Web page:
The woman stopped me as I was headed to the trash cans.
“Do you farm?” she asked, looking at me inquisitively. I stood in the middle of Culver’s and looked back at her, wondering how in the world she knew that. It took me a few awkward seconds to remember that, duh, I was wearing a shirt that said “Farm to feed the world.” Right-o.
So I said yes, we do, and she immediately launched into a flurry of thank-you’s.
“Oh, that’s just so wonderful! You all work so hard,” she said. We talked a little more, and she asked about our farm. I told her how we raise corn, soybeans and beef cattle about an hour west of there. She asked about harvest and our family.
“Well, we just appreciate what you do so much,” she said. She gestured to the food on their table. “If it weren’t for you all doing what you do, we wouldn’t have any of this to eat!”
I thanked her for her kind words, and as I left the restaurant to catch up with my family, I couldn’t quite believe what had just happened. Neither could my husband. I mean, that’s the thing we talk about all the time, right? Thank a farmer. Don’t complain about farming with your mouth full. Farming feeds the world. There are a million such slogans that typically come from farmers, but more rarely from the random consumer in the middle of a Culver’s restaurant.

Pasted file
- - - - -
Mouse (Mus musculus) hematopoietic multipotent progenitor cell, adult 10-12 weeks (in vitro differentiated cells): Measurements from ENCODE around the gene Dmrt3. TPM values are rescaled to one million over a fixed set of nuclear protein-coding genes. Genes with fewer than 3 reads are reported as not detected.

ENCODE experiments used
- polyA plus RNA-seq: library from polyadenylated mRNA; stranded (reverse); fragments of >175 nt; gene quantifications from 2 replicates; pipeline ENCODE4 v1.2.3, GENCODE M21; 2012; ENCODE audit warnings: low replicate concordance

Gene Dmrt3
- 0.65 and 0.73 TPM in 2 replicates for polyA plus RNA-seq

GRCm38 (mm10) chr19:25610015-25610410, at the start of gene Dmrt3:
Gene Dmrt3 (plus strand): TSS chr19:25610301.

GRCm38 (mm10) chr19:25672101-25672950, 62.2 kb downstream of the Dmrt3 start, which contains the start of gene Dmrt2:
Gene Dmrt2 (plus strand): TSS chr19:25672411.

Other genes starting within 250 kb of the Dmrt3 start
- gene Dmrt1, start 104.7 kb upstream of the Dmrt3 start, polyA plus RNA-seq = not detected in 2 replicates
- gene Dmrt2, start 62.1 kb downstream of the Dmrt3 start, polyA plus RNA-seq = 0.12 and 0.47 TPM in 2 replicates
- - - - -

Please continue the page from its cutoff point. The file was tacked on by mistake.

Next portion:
And why? I’m not sure. She was kind and gracious, and people like that typically go out of their way to build other people up. We were just a couple of weeks past harvest at that point, and there was little more affirming than to have someone acknowledge the work and the hours and the food we managed to produce.
Farmers, though, aren’t alone in our hard-working efforts. Teachers, nurses, volunteer firefighters, pastors and more do work every day to make our world easier and more fulfilled. They do what they do, so we can do what we do. Maybe, in this world of anger and angst, we all need to find someone to build up, to thank for their work.
You just never know what it’ll do for their day, too.